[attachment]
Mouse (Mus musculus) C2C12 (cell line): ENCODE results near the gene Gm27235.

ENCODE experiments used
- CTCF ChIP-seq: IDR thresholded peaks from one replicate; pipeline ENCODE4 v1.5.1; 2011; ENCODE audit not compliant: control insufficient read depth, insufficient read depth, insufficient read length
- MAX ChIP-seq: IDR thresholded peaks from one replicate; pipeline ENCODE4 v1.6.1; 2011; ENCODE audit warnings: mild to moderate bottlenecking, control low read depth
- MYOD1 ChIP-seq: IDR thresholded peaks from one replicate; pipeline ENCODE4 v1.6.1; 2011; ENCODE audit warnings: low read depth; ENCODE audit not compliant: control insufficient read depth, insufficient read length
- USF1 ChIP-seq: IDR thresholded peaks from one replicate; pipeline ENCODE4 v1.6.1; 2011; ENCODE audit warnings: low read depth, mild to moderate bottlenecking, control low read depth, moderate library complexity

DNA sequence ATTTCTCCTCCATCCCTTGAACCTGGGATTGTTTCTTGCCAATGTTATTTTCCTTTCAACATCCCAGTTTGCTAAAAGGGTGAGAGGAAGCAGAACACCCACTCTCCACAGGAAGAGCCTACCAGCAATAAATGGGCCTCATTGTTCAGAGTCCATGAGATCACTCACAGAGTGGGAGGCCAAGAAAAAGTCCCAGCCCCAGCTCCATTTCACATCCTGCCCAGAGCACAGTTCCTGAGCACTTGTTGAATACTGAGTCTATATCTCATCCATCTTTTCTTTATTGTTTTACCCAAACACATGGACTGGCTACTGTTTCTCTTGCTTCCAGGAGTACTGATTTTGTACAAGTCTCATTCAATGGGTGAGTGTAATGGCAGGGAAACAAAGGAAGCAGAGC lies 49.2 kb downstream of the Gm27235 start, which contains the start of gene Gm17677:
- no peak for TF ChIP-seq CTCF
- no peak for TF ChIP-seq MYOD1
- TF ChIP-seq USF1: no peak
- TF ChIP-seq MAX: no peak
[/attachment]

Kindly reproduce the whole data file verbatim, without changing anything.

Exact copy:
Mouse (Mus musculus) C2C12 (cell line): ENCODE results near the gene Gm27235.

ENCODE experiments used
- CTCF ChIP-seq: IDR thresholded peaks from one replicate; pipeline ENCODE4 v1.5.1; 2011; ENCODE audit not compliant: control insufficient read depth, insufficient read depth, insufficient read length
- MAX ChIP-seq: IDR thresholded peaks from one replicate; pipeline ENCODE4 v1.6.1; 2011; ENCODE audit warnings: mild to moderate bottlenecking, control low read depth
- MYOD1 ChIP-seq: IDR thresholded peaks from one replicate; pipeline ENCODE4 v1.6.1; 2011; ENCODE audit warnings: low read depth; ENCODE audit not compliant: control insufficient read depth, insufficient read length
- USF1 ChIP-seq: IDR thresholded peaks from one replicate; pipeline ENCODE4 v1.6.1; 2011; ENCODE audit warnings: low read depth, mild to moderate bottlenecking, control low read depth, moderate library complexity

DNA sequence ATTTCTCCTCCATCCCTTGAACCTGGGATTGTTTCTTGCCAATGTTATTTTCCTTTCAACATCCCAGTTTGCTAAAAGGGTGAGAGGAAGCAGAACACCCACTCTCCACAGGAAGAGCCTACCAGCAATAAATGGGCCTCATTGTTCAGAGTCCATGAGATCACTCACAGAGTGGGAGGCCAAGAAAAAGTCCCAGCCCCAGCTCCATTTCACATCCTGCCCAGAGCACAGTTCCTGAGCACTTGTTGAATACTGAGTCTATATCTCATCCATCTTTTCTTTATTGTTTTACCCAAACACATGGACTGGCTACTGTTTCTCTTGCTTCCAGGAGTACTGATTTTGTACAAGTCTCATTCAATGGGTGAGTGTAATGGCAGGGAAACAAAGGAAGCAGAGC lies 49.2 kb downstream of the Gm27235 start, which contains the start of gene Gm17677:
- no peak for TF ChIP-seq CTCF
- no peak for TF ChIP-seq MYOD1
- TF ChIP-seq USF1: no peak
- TF ChIP-seq MAX: no peak